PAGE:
Next, at 12:30 p.m., comes “Mamma Roma” (1962), Pasolini’s second feature film. The poetically gritty drama centers on a former prostitute, played by a powerhouse Anna Magnani, who is trying to escape poverty for the sake of her teenage son. As often occurs in Pasolini’s stories, social circumstances ultimately can’t be overcome. Pasolini’s realistically depicted subjects led detractors to label the film immoral.
“Accattone” (1961), beginning at 3 p.m., is the director’s debut feature, loosely based on a Pasolini novel that was deemed obscene. The drama follows a small-time pimp (played by Franco Citti, a nonprofessional who would become a Pasolini regular) as he goes about his daily life. The outskirts-of-Rome setting suggests a neorealist version of a post-apocalyptic landscape, but the action is stirringly vital.
At 6 p.m., look for “Medea” (1969), based on Euripides’ play and described as a loving salute to Maria Callas. In her only film role, Callas, who doesn’t sing in the movie, formidably portrays the sorceress Medea, who, after her husband, Jason of the Argonauts, abandons her for another woman, responds with a horrific act of vengeance. In celebration of the upcoming (2023) centenaries of both Callas and the San Francisco Opera, a live musical presentation will precede the screening.
An Italian-flavored reception will follow “Medea.”
Last comes “Salo” (1976), Pasolini’s final film. Originally intended as part one of a “death trilogy,” the film, when Pasolini died, became a standalone anti-fascist horror shocker addressing how the rich prey on the poor. Resetting the Marquis de Sade’s 18th-century “The 120 Days of Sodom” in Mussolini’s Italy, and incorporating elements from Dante’s “The Divine Comedy,” the story features four upper-class men who, at a lavish estate, derive pleasure from tormenting a group of young people. Upon its release, “Salo,” which contains explicit scenes of sexual perversity and sadism, was called one of the most controversial films ever made.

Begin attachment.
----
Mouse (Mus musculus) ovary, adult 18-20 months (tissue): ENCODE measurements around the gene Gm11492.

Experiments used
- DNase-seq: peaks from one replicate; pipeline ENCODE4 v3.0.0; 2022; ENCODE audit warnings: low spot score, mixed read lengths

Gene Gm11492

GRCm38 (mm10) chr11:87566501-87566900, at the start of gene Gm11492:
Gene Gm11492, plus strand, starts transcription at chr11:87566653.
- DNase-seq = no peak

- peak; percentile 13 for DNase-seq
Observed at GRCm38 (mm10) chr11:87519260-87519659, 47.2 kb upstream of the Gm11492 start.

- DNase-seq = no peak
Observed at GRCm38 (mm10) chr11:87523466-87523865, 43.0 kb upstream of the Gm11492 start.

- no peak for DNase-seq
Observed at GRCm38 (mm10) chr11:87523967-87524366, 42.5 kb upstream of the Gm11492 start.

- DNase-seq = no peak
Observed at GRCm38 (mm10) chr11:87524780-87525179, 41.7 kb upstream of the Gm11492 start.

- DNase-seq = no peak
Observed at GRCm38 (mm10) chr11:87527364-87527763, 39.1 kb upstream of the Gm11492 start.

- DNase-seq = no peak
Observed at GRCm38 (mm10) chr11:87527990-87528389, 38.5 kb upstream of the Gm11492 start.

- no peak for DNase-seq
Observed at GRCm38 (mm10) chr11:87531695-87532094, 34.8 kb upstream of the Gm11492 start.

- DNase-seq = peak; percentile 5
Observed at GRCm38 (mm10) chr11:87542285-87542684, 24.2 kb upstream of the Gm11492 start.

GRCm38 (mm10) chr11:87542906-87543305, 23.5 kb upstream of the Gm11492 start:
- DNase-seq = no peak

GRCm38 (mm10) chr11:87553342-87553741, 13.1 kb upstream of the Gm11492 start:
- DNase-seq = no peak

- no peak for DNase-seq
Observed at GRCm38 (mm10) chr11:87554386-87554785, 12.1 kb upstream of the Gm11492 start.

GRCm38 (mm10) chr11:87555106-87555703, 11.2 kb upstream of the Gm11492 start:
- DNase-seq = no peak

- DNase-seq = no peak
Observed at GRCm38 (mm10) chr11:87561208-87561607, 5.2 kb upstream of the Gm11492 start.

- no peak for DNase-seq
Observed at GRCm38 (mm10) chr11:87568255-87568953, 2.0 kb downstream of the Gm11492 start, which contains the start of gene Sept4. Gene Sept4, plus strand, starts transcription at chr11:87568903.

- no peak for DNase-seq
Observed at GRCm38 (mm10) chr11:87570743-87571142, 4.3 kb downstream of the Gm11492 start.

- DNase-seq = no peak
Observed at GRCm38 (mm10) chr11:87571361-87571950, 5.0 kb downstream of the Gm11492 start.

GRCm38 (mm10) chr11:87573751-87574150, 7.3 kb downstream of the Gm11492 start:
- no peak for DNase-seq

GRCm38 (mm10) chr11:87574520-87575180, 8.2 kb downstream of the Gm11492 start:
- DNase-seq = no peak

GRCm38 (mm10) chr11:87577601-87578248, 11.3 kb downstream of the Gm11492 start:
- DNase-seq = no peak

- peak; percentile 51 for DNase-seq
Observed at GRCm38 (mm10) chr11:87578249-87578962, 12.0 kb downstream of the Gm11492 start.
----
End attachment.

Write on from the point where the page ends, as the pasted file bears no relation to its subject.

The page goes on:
While some have found it unwatchable, others, Antonucci included, praise “Salo.”
“Salo” is important, Antonucci says, because it addresses the terror of fascism and makes an impact. “It reminds us that people can be that bad.”
“The film has layers,” she adds. “The first time you watch it, you’re shocked. The next time, you look at the symbols in it and at how it captures reality.”
The issues it reflects, which include authoritarianism, corruption, economic inequality and sexual violence, are major concerns today, she adds.
“It’s a must-see.”
San Francisco is a good fit for a tribute to Pasolini, who was interested in politics, sex, and social justice — subjects that interest people here, she says.
San Francisco, she adds, has a history of supporting international arts, world cinema and boundary-pushing artists, as does the treasured Castro Theatre.
Coincidentally, the theater, like Pasolini, has been the subject of centenary tributes this year.
“We must hold on to the Castro Theatre,” says Antonucci, referring to the challenges it is facing regarding its future as a movie house. We need arthouses like the Castro, as they are venues for international cinema, she says.
“Pasolini 100” is presented by Cinecitta, the Italian Cultural Institute of San Francisco, Cinema Italia San Francisco and the Artistic Soul Association.
Additional local events inspired by the Pasolini centenary include an upcoming film series at the Berkeley Art Museum and Pacific Film Archive. For details, visit iicsanfrancisco.esteri.it or bampfa.org.